Advance View: Odd mayors not much of a threat

We can certainly sympathize with the residents of Saanich right now.

Newly elected Richard Atwell has recently admitted to lying about an extramarital affair, which came to light when Atwell called 911 after a fracas with the woman’s fiancé. But that’s largely a private matter – of more concern to Saanich residents is the fact that Atwell has already been censured by his own council, after he tried to force a senior civic staffer out of office, costing the municipality $488,000 in severance. He’s now claiming that someone is bugging his computer, and that the local police are harassing him. 

Not bad for someone who’s been in office less than two months.

Atwell joins the list of eccentric and oddball mayors who have served from tiny towns of a few hundred to the biggest city in the land. Atwell seems to be angling for the title of “Most Controversial Mayor” now that Toronto’s Rob Ford has moved back to being a councillor.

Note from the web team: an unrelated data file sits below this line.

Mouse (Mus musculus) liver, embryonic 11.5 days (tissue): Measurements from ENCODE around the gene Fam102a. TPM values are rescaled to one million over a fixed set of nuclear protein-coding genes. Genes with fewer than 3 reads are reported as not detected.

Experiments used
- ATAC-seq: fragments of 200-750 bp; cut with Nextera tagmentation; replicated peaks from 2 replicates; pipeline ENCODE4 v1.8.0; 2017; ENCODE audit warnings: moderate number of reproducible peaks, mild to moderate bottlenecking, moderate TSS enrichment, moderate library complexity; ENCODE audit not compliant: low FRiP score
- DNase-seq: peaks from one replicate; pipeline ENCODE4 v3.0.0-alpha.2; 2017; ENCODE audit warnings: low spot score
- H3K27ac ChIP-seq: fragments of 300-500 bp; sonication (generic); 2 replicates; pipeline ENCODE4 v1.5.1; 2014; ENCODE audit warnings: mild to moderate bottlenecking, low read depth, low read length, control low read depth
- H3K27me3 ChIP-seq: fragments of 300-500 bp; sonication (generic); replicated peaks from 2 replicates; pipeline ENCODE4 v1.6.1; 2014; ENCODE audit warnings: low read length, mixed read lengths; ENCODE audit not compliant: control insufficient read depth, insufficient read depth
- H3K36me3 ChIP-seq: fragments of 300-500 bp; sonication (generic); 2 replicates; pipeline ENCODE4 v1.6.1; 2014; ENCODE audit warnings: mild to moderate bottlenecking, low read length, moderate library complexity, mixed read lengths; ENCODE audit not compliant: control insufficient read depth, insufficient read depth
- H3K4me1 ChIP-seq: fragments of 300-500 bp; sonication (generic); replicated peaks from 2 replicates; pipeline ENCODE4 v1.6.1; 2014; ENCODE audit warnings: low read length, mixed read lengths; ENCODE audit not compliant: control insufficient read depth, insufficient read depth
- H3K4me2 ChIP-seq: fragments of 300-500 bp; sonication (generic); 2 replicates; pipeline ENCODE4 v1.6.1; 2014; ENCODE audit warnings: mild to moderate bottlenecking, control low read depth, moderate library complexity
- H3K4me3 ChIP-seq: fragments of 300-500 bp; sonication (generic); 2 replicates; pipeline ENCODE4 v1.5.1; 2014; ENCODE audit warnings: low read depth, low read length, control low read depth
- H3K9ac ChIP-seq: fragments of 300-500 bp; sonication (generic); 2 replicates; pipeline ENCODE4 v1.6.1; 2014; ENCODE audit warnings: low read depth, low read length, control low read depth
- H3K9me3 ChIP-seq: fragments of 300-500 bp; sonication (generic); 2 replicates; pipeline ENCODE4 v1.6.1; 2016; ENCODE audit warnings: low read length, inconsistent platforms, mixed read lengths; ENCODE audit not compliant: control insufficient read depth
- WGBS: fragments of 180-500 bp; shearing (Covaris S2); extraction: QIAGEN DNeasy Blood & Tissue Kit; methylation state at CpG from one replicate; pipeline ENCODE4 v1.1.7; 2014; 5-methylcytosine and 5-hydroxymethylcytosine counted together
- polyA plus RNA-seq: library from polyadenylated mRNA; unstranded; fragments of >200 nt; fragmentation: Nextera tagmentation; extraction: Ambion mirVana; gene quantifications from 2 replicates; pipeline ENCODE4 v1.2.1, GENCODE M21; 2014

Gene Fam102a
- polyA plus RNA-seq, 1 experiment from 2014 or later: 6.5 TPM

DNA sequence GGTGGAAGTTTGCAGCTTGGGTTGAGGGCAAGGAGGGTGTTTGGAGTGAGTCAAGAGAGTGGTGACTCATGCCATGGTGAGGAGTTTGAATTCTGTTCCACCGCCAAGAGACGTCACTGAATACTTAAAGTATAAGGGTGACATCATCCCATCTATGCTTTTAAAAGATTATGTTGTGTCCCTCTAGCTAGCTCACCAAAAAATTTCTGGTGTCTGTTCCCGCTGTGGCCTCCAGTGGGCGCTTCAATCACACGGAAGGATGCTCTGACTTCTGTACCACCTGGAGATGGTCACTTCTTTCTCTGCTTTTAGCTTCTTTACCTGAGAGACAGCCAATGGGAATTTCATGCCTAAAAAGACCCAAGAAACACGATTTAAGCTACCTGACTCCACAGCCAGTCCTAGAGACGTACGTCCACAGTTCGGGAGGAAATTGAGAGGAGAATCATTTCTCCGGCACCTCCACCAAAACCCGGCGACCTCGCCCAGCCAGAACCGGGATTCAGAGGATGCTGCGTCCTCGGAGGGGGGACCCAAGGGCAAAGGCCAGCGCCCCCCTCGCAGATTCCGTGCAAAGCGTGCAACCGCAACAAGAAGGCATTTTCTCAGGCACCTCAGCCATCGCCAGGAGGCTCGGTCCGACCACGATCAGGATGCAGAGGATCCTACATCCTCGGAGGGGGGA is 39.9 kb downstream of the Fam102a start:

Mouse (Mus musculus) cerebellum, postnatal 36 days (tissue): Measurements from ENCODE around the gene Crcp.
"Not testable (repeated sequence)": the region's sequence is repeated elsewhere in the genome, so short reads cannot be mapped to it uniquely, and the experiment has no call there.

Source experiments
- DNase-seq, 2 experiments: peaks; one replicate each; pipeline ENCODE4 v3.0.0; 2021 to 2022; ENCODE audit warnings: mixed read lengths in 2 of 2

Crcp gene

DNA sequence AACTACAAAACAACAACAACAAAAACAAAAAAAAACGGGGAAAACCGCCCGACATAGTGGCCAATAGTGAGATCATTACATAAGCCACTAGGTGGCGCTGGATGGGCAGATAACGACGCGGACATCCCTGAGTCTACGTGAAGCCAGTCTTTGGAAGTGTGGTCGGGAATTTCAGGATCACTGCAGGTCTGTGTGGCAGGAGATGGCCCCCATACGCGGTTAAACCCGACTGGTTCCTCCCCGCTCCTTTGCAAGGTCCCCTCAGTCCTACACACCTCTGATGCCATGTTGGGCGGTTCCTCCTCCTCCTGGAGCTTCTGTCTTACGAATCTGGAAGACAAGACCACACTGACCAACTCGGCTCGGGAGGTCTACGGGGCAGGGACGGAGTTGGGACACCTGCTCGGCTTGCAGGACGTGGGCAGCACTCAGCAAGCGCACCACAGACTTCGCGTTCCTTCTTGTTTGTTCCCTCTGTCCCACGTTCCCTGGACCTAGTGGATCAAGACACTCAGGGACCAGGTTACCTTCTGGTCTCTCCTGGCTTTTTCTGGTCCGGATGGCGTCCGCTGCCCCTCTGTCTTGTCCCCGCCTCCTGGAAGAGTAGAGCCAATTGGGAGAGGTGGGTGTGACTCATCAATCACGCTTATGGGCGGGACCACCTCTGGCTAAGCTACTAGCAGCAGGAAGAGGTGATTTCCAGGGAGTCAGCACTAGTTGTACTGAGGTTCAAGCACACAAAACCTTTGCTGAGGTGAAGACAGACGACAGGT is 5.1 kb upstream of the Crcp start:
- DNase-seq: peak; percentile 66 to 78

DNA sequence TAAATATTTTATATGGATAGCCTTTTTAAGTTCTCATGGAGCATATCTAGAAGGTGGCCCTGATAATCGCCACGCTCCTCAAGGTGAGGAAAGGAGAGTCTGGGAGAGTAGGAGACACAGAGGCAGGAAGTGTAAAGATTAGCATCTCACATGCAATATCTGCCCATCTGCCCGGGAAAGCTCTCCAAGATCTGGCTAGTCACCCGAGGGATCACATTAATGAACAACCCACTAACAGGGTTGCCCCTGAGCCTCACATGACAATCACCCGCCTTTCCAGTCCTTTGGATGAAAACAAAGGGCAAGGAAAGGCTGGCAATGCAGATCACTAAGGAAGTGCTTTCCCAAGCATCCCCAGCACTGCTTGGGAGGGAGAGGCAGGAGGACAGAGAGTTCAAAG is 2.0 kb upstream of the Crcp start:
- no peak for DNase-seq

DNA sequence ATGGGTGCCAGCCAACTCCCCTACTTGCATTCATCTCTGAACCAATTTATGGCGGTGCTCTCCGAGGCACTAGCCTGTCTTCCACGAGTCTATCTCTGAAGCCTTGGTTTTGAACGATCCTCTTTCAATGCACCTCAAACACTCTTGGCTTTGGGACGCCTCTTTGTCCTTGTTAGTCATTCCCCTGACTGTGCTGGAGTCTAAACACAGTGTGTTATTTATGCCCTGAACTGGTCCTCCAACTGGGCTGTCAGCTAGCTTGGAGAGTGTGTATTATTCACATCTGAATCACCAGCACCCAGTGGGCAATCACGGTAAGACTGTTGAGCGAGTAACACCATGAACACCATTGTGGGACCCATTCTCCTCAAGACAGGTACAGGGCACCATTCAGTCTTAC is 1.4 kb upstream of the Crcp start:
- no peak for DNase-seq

Fortunately, most Canadian municipalities, including all of those in B.C., run under what’s known as a “weak mayor” system.

The mayor is definitely the key spokesperson for their city or town, but when it comes to powers, they have only a handful that exceed those of the rest of the councillors.

We’re just now getting to know a host of new councillors and mayors in B.C., with thousands of new officials taking their seats after last November’s elections and the Christmas break.

Some of them will do great things for their towns, uniting fractious neighbourhoods, building infrastructure, helping build communities that host good homes, jobs, and schools.

Some of them won’t work out quite so well. The lesson in that seems to be that not putting too much power in any one official’s hands, whether mayor or councillor, is a pretty good idea. And that, just maybe, recall legislation might not hurt.

– M.C.

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